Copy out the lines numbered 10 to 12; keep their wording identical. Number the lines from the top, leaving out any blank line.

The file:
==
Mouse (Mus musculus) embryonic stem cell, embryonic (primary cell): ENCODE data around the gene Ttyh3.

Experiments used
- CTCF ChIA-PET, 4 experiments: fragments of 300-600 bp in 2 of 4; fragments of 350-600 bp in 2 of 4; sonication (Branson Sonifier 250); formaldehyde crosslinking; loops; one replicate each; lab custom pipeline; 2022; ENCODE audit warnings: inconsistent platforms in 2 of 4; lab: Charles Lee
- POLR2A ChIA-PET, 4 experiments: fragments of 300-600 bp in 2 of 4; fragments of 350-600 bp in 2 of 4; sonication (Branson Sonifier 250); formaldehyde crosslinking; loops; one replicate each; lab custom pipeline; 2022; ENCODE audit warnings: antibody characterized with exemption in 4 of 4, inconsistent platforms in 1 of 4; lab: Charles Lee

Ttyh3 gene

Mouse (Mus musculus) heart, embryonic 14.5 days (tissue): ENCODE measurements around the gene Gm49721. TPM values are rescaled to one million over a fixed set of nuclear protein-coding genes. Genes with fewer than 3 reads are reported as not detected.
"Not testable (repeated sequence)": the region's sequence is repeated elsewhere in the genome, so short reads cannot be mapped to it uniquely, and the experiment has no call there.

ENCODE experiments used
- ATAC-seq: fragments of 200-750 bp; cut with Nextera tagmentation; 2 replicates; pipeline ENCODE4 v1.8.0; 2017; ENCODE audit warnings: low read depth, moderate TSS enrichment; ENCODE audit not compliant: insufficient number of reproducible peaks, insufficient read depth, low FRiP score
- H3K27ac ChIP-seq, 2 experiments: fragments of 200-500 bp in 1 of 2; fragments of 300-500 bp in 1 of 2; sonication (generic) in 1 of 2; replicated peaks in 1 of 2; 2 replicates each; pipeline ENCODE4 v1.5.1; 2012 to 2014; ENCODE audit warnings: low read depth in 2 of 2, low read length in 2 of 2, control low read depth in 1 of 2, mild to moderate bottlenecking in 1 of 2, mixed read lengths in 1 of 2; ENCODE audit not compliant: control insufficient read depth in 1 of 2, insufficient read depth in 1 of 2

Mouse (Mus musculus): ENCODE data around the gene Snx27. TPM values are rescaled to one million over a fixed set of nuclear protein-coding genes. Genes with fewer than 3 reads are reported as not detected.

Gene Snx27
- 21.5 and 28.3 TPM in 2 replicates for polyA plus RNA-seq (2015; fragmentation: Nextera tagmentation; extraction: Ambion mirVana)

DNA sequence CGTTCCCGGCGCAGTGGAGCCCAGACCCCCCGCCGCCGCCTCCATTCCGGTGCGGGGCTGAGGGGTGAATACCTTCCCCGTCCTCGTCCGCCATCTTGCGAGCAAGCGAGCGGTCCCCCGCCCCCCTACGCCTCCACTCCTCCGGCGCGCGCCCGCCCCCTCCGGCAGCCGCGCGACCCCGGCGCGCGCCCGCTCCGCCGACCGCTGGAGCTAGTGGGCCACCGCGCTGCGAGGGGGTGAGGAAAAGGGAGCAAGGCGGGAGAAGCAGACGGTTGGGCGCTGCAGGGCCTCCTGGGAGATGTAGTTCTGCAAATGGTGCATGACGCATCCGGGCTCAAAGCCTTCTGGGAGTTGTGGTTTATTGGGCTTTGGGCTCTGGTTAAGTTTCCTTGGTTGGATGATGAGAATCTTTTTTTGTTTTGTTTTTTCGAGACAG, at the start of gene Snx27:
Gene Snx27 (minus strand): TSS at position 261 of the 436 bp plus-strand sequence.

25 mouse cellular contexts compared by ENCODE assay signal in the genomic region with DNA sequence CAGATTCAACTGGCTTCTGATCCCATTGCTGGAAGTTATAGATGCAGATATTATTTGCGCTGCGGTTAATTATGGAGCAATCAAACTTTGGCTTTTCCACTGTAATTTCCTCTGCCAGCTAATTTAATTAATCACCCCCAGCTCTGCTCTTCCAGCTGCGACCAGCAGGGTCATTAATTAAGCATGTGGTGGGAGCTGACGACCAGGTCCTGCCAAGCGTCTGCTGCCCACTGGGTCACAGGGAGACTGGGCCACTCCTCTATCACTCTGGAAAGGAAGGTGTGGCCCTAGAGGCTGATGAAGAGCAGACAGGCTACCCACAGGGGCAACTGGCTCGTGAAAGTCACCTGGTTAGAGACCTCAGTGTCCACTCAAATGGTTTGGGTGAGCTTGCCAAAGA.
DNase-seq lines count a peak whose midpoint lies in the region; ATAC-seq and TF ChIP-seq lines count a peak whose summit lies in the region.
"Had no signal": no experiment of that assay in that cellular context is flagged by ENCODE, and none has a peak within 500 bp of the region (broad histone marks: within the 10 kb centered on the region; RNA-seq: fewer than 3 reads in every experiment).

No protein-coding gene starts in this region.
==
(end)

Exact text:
- H3K27ac ChIP-seq, 2 experiments: fragments of 200-500 bp in 1 of 2; fragments of 300-500 bp in 1 of 2; sonication (generic) in 1 of 2; replicated peaks in 1 of 2; 2 replicates each; pipeline ENCODE4 v1.5.1; 2012 to 2014; ENCODE audit warnings: low read depth in 2 of 2, low read length in 2 of 2, control low read depth in 1 of 2, mild to moderate bottlenecking in 1 of 2, mixed read lengths in 1 of 2; ENCODE audit not compliant: control insufficient read depth in 1 of 2, insufficient read depth in 1 of 2

Mouse (Mus musculus): ENCODE data around the gene Snx27. TPM values are rescaled to one million over a fixed set of nuclear protein-coding genes. Genes with fewer than 3 reads are reported as not detected.

Gene Snx27